Depending on the actual year of national extinction, the in-built QA/QC checks in the reporting tool may highlight the entry in field 3.1.1 or 3.1.2 as outside the tolerances of the ideal trend period, but these error messages are advisory only and will not prevent the submission of the species report.

Section 4. Breeding distribution map and range size

4.5 Range map

Question: Can the range map delivered under field 4.5 be a non-standard map?

Reply (23/5/2013): We expect all distribution maps delivered under field 4.3 (i.e. using 10x10km ETRS grids) to have a corresponding range map, the range maps have to follow the standards mentioned. Thus there should be a one to one relationship. Member States are able to submit an additional range map under field 4.4.

Section 8. SPA coverage and conservation measures.

Question: Does field 8.2.1 mean management plans as well? They are not given as an option.

Reply (12/12/2012): No, this field is asking for measures identified in the management plans (or in other instruments) and actually implemented ( not management plans as such).

Question: Is the measure 6.2 “Establishing wilderness areas/allowing succession (no intervention after calamities natural catastrophic events, succession where no management is necessary)” supposed to be used in all cases where the establishment of a protected area aims generally at no intervention? It seems also that measure 6.1. (“Establish protected areas/sites”) and 6.2. are overlapping?

Reply (12/12/2012): On the measure 6.2 mainly the part ‘allowing succession’ is a management measure that can be e.g. one-off measure (or only applicable in a given area of a large protected area) and may not need the designation of a protected area. It is up to you to see what is more relevant. You can also use both of these measures.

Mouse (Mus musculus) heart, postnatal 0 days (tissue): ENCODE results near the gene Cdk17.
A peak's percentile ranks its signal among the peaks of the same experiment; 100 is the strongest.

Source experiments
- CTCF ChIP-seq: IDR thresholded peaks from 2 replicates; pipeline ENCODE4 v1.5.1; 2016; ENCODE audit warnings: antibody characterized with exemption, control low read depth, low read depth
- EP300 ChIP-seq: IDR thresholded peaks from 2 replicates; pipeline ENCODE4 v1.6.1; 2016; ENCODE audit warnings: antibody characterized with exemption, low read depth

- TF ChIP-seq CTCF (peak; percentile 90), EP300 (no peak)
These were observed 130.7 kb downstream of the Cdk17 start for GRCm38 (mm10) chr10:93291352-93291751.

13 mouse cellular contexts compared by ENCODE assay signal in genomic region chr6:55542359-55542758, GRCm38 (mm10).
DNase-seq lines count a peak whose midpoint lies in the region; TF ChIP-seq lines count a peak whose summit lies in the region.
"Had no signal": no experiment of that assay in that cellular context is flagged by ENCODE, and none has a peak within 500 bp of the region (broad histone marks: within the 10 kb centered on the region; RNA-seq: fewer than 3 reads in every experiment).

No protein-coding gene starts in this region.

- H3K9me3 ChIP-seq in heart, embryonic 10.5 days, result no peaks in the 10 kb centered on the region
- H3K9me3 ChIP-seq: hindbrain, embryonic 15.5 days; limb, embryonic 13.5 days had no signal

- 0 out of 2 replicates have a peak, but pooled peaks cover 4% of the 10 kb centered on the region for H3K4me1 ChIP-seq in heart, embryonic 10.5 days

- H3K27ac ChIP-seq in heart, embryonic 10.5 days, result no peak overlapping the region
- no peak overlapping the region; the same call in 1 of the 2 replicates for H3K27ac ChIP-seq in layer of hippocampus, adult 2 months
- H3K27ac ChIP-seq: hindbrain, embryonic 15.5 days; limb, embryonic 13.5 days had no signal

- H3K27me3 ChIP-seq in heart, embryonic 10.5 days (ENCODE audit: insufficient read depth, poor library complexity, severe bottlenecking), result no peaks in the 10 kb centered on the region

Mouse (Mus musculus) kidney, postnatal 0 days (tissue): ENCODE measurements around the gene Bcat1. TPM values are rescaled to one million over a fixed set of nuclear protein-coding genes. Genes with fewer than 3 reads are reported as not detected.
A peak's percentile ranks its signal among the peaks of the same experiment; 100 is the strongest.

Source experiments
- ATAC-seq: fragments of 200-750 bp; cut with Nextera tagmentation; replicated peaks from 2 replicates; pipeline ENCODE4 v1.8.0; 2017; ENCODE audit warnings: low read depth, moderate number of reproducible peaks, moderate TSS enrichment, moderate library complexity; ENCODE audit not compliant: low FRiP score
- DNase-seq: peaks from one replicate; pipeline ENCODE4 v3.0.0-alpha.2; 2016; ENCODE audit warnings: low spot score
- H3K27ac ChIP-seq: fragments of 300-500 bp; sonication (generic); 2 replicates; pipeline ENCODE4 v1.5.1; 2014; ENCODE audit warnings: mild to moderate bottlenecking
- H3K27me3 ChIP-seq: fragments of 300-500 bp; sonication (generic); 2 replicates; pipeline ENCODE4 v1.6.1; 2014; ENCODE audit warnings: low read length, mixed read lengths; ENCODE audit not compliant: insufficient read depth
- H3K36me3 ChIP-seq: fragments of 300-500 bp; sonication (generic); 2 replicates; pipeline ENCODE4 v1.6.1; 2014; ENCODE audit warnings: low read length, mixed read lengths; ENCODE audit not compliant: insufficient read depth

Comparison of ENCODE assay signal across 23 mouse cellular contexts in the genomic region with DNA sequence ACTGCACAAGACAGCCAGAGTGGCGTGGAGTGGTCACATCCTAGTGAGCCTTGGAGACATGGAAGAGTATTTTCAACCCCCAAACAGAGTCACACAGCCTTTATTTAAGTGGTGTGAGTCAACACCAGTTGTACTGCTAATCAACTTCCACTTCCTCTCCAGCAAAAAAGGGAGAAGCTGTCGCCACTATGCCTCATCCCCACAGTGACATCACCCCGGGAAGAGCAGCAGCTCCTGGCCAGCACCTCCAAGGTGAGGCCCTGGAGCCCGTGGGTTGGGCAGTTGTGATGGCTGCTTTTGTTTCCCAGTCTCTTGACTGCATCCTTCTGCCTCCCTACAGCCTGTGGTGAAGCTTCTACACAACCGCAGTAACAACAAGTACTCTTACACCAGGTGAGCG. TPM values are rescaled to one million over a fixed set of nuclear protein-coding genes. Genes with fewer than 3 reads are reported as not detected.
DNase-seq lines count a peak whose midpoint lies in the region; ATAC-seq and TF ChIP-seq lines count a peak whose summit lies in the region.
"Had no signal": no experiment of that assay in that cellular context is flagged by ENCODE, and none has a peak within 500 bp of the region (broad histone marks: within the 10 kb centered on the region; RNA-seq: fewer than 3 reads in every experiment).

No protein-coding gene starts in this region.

Question: Can one conservation measure be reported several times under field 8.2.1? Should the measures be ranked with ‘L’ and ‘M’ as well?

Reply (23/5/2013): The reporting tool is built so that it does not allow reporting same measure more than once.

The reporting tool allows use of ‘H’, ‘M’ and ‘L’ under 8.2.3 ‘ranking’, but the reporting format requests only ‘H’. You can use all of them, but please make sure ‘H’ is reported. See more detailed guidance here.

Question 1 of 2: What is exactly meant at point 8.2 by “measures taken (i.e. already being implemented) within the reporting period”? Does it mean that the measure needs to be new and created during the reporting period (= 2008-2012)?

Reply (23.5.2013): This means measures identified in the management plans (or other instruments) and actually implemented. The measure does not have to be new or created during the reporting period, but it must be implemented during the reporting period.

Question 2 of 2: For example

if a legal measure aimed at keeping dead wood in forests has been taken in 2003, should it be reported because it is still implemented ? On the other side, it has not been established in the reporting period.

Reply (23.5.2013): Yes, it should be reported because it is still being implemented, and management would be different with the measure taken in 2003 was not there.

If a protected area exists since 1970 (e.g. Nature Reserve), should it be reported ? It is still a protected area today, but what to do if no other protected area has been created in the reporting period for this habitat?